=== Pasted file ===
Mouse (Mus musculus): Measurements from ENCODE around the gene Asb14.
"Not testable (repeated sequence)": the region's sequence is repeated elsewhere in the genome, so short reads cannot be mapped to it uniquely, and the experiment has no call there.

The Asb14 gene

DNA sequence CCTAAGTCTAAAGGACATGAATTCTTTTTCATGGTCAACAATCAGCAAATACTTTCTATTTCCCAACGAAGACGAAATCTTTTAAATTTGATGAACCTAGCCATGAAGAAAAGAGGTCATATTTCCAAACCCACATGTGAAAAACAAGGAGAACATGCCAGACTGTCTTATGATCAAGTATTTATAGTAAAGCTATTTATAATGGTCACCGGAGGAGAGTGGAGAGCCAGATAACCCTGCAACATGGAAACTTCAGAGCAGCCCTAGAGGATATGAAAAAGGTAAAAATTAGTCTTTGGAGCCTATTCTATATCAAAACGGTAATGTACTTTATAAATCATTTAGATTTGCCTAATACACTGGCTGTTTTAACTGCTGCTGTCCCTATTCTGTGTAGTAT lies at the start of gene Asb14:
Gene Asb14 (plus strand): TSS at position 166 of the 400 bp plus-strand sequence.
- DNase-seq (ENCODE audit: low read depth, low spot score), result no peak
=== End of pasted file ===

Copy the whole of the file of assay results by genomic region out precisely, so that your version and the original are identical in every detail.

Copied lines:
Mouse (Mus musculus): Measurements from ENCODE around the gene Asb14.
"Not testable (repeated sequence)": the region's sequence is repeated elsewhere in the genome, so short reads cannot be mapped to it uniquely, and the experiment has no call there.

The Asb14 gene

DNA sequence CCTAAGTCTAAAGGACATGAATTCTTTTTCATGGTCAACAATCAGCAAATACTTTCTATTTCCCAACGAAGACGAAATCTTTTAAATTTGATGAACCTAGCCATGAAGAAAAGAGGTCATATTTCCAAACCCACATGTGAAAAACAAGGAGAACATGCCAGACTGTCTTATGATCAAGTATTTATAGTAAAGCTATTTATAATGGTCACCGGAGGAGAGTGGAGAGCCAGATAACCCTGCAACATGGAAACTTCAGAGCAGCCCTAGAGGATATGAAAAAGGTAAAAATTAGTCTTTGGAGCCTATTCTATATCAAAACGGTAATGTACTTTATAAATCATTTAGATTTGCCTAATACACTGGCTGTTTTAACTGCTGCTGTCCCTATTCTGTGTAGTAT lies at the start of gene Asb14:
Gene Asb14 (plus strand): TSS at position 166 of the 400 bp plus-strand sequence.
- DNase-seq (ENCODE audit: low read depth, low spot score), result no peak